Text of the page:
Now, the Orlo Smith map uses a one dimensional colour axis, running (in O-S terms) from Carmine Pink (a blueish red) on the left to Scarlet Vermilion (pure red plus some green) on the right. The vertical axis is not shade but depth of colour. You can see the problem – there is no room on the horizontal axis for all the various three colour “mixed” shades, so they are usually accommodated as deeper or darker versions of other more basic shades (e.g, Carmine is grouped with Rose Red), or dealt with separately (like the Salmons and Brownish Reds).
* These are emitted colours, as seen by the eye – printed or painted colours are made by mixing red, yellow and blue primary colours.
The Colour Triangle.
Thus the Orlo-Smith approach gets rather complicated – it really needs extra columns for the Carmines, Salmons and Brownish Reds, to say nothing of the various sub-shades like Carmine Rosine and Rosine Carmine. So, rather than expanding the Orlo-Smith diagram forever, in the table below I arrange the various shades in a two dimensional colour table, corresponding (more or less) to the colour maps used in colour theory.
In this table there are two colour axes, one running from “pure” red (Signal Red in standards jargon, roughly, S.G. Carmine Scarlet) at the bottom right to Cerise (red plus some blue) on the left, and the other from pure red at the bottom up to Vermilion (red plus some green, in effect a yellowish red) at the top. As before, the basic shades in each cell are labelled with their Gibbons shade names in bold.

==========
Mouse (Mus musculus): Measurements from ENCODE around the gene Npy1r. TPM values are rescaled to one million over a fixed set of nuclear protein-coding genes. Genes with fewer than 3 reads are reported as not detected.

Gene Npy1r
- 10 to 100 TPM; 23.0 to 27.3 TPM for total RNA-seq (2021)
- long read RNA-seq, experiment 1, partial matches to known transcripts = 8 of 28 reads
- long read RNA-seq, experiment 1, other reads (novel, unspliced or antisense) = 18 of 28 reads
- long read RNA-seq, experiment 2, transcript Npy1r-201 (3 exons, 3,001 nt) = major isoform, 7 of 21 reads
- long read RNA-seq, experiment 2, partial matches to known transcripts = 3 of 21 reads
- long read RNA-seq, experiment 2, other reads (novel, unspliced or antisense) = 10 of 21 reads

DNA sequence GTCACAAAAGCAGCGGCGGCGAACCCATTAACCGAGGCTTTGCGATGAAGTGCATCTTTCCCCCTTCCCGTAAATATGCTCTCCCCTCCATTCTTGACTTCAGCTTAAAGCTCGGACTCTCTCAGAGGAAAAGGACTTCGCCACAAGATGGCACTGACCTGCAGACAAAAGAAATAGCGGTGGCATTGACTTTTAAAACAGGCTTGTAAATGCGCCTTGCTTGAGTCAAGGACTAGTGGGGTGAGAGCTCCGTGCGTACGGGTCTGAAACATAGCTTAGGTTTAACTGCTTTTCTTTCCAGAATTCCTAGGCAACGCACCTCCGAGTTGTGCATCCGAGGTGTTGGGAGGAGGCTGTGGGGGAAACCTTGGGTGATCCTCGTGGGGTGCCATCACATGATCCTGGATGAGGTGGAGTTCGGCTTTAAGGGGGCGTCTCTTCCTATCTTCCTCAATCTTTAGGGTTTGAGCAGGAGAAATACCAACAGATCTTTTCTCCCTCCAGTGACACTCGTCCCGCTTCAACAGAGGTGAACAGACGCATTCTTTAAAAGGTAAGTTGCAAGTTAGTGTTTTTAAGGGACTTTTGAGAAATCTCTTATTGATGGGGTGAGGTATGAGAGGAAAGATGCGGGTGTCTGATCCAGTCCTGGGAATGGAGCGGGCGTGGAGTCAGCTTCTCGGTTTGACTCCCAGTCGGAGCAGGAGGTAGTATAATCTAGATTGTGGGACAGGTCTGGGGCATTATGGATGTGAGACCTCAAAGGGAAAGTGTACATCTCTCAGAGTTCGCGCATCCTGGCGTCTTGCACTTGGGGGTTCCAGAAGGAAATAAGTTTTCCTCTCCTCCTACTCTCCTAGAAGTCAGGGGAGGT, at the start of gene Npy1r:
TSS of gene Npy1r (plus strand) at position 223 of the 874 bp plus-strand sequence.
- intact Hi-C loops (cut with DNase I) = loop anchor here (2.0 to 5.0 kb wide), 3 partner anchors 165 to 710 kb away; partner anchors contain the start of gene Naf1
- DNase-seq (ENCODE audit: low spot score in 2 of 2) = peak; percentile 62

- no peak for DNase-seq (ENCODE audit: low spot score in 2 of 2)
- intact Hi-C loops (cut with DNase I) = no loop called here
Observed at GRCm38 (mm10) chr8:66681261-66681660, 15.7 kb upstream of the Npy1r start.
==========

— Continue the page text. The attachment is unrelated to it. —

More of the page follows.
In this scheme all the main 1d Red shades, whether two-colour or three-colour, fit into a rough triangle (backgrounded in white) defined by these two axes , and I think this gives much better idea of how the various shades fit together than does the O-S map. Note that in my scheme I group the pale, deep and pink versions of the same shade all together, which is of course not really in accord with strict colour theory (the pinks include extra white, i.e, significant amounts red, blue & green, and hence should really be top left, towards white). Also, some shades have been omitted for reasons of space, and the very deep shades are shown separately, outside the main triangle and backgrounded in grey.
(Note also that in the real world actual pigments are never pure shades – thus real Vermilion is not just red plus green – it will actually include a small amount of blue. But a small amount of blue plus equal small amounts of red and green effectively makes a weak white (i.e, grey) so the extra green has the effect of weakening the colour by adding a little grey to the shade. Similarly, the Rose and Cerise shades will include some green. Thus even the shades shown here on the axes of the colour triangle will also normally look somewhat duller in reality than their theoretical pure two-colour equivalents).
You can verify all this with the colour palettes and maps on your computer, which generates colours using red, green and blue phosphors or leds, but note that the “pure” colours on the computer screen may not correspond exactly to the basic hues of colour theory – for example on the screen the “pure red” (the red emitter alone) may be anything from scarlet to vermilion, depending on which particular emitter the manufacturer has used.
^ Rose Carmine Red is Rose Red with some Carmine. Rosy Red is between S.G. Red and Rose Red.
^^ Rosine Carmine is Carmine plus some Rosine. Carmine Rosine is Rosine plus some Carmine.
# Carmine Scarlet is between Carmine Red and Scarlet (as Carmine Vermilion in the Colour Key).